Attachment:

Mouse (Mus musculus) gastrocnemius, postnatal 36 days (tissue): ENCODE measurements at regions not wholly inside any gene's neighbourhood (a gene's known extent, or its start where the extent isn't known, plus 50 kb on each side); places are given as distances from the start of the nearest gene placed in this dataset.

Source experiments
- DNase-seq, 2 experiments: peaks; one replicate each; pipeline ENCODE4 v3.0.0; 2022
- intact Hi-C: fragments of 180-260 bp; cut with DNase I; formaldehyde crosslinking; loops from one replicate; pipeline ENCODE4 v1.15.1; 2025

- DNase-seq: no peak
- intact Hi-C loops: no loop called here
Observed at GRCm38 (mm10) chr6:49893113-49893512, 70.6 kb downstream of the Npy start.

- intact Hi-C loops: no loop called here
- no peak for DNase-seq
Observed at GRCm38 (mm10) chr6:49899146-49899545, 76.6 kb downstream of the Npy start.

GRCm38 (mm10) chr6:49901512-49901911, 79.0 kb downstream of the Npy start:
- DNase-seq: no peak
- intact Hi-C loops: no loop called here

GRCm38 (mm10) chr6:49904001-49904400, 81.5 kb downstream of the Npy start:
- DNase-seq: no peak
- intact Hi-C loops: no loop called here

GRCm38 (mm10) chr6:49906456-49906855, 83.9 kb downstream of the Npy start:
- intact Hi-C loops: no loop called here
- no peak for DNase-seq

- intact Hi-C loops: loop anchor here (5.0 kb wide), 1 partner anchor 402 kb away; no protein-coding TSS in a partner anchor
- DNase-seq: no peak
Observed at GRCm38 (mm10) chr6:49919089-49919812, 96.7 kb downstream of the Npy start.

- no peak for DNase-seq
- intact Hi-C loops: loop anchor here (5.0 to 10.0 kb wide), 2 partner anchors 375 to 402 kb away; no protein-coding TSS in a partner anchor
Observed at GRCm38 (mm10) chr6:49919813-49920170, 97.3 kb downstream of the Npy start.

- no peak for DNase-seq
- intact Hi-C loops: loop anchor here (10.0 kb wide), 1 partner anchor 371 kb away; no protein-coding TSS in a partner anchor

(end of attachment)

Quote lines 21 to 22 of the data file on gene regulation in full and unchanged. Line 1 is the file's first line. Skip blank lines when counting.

- DNase-seq: no peak
Observed at GRCm38 (mm10) chr6:49919089-49919812, 96.7 kb downstream of the Npy start.